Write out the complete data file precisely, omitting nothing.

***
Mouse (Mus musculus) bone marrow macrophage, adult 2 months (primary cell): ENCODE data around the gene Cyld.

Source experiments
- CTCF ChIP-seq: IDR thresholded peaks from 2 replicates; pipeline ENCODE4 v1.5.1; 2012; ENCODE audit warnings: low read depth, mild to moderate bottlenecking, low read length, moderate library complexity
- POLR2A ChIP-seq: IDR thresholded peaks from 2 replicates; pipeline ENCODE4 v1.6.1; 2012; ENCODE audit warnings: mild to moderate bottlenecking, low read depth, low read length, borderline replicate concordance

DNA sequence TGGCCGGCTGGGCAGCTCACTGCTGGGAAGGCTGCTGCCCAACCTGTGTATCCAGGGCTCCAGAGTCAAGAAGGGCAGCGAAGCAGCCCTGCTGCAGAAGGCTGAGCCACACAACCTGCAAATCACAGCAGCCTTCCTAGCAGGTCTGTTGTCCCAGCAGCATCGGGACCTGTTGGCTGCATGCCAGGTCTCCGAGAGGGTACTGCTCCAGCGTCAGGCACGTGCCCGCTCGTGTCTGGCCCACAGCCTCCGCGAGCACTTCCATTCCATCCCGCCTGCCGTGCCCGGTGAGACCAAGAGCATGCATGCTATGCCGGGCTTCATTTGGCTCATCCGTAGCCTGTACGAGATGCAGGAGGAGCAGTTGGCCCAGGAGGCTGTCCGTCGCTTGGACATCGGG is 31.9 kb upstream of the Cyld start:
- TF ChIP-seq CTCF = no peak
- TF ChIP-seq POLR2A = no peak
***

Mouse (Mus musculus) bone marrow macrophage, adult 2 months (primary cell): ENCODE data around the gene Cyld.

Source experiments
- CTCF ChIP-seq: IDR thresholded peaks from 2 replicates; pipeline ENCODE4 v1.5.1; 2012; ENCODE audit warnings: low read depth, mild to moderate bottlenecking, low read length, moderate library complexity
- POLR2A ChIP-seq: IDR thresholded peaks from 2 replicates; pipeline ENCODE4 v1.6.1; 2012; ENCODE audit warnings: mild to moderate bottlenecking, low read depth, low read length, borderline replicate concordance

DNA sequence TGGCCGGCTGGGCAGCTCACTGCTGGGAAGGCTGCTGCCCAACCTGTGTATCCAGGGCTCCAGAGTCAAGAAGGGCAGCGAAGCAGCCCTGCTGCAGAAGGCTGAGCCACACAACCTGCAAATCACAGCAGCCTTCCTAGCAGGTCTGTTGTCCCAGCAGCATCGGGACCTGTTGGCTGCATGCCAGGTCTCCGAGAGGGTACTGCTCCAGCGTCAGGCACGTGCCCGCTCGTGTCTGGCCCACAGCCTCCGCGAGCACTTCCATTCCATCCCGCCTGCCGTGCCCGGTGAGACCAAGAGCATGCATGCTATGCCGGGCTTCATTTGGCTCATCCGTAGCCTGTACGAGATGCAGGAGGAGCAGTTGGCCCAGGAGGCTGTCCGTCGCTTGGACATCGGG is 31.9 kb upstream of the Cyld start:
- TF ChIP-seq CTCF = no peak
- TF ChIP-seq POLR2A = no peak